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Fall Nutrition means Winter Squash!
Winter squash such as butternut, acorn squash, and pumpkins are all in the same family. Winter squash has a tough rind, which allows for storage during the winter months. Storing and preparing squash prolongs the vegetable's quality, ensuring it tastes as sweet and buttery as when you bought it. Squash contains many different nutrients, such as beta-carotene, vitamin C, potassium and fiber.
Health Benefits of Winter Squash
Weight Management Benefits of Winter Squash
Athletic Performance Benefits of Winter
(for more recipes go to www.recipetips.com)
Pumpkin Nut Bars
Acorn Squash and Apple Soup
Preheat oven to 375 degrees. Cut acorn squash in half length-wise, remove seeds and pulp. Set on a rimmed baking sheet. Bake until the flesh is tender when pierced, roughly 45 to 90 minutes (depending on size). Remove squash from oven and allow to cool.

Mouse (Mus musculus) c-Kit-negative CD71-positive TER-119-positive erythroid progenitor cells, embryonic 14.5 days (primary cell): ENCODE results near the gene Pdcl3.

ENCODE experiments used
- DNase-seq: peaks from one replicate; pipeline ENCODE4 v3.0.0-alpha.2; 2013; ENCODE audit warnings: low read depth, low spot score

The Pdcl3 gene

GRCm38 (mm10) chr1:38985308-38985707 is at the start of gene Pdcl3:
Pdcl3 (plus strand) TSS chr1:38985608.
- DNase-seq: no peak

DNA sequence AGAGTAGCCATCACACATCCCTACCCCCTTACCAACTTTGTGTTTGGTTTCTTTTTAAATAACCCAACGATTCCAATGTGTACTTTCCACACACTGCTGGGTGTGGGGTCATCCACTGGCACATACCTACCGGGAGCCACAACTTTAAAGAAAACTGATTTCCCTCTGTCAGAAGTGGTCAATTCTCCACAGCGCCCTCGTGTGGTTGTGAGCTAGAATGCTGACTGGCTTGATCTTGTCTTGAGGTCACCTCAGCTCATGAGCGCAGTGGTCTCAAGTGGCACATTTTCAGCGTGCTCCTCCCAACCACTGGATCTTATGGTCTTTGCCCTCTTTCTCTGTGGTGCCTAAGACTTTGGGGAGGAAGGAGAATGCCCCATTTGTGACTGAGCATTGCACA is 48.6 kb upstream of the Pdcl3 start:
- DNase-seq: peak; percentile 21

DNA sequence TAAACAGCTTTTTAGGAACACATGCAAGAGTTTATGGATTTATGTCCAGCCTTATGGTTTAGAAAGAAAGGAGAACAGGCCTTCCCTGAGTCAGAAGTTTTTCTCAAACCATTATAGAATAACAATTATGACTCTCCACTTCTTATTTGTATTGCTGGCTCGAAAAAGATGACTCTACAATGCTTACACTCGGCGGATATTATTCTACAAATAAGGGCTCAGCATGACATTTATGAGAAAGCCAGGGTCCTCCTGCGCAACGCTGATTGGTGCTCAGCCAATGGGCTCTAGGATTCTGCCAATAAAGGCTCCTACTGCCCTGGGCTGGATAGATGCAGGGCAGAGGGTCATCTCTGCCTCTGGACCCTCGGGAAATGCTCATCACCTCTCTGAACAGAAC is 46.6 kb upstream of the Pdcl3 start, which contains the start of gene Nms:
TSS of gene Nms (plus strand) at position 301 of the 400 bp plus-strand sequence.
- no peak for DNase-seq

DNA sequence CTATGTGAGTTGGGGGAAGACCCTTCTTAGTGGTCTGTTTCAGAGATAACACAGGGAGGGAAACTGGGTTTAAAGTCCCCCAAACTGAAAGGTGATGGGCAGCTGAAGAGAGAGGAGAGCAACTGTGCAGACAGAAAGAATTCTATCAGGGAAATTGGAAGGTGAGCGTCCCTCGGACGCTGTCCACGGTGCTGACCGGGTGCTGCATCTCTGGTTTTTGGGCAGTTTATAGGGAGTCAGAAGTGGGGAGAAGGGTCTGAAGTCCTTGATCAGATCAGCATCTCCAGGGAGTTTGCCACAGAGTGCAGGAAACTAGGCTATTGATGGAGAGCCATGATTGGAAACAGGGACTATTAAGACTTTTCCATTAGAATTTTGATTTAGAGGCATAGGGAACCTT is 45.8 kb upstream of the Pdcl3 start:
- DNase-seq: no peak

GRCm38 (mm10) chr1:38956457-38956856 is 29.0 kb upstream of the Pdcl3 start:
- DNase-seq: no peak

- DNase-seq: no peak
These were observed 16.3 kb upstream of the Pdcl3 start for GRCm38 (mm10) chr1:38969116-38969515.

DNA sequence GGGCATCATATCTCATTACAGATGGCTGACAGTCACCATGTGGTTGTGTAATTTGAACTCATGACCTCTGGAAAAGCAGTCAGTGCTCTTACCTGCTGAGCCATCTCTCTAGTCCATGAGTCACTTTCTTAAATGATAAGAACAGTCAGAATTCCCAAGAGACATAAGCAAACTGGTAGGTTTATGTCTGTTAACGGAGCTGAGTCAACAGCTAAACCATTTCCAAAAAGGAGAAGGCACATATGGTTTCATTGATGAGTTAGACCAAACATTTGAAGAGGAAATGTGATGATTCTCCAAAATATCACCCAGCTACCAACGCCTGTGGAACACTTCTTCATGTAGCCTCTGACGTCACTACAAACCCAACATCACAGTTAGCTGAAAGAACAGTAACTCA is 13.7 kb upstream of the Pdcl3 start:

While the squash is cooling, in a large, heavy pan heat the canola oil over medium-high heat. Add the onion and leek and sauté for about 4 minutes, until the onion is translucent. Add the apple and cook over medium heat for 1 minute.
Scrape out the squash pulp and combine with the apple mixture. Reduce heat to medium-low, cover and cook for 5 minutes, stirring often. Add the broth to the pan, cover and bring to a boil over high heat. Reduce the heat to low and simmer for about 30 minutes. Remove the pan from heat and set the soup aside to cool slightly.
In a blender or food processor, puree the soup in batches until smooth. Return soup to pan and heat just before serving. Add milk or additional broth to thin soup, as desired. Season to taste with salt and pepper. Garnish each serving with mint and serve.
Makes 5 servings.
Per serving: 103 calories, 3 g total fat (<1
g saturated fat), 18 g carbohydrate, 3 g protein, 3 g dietary
fiber, 330 mg sodium.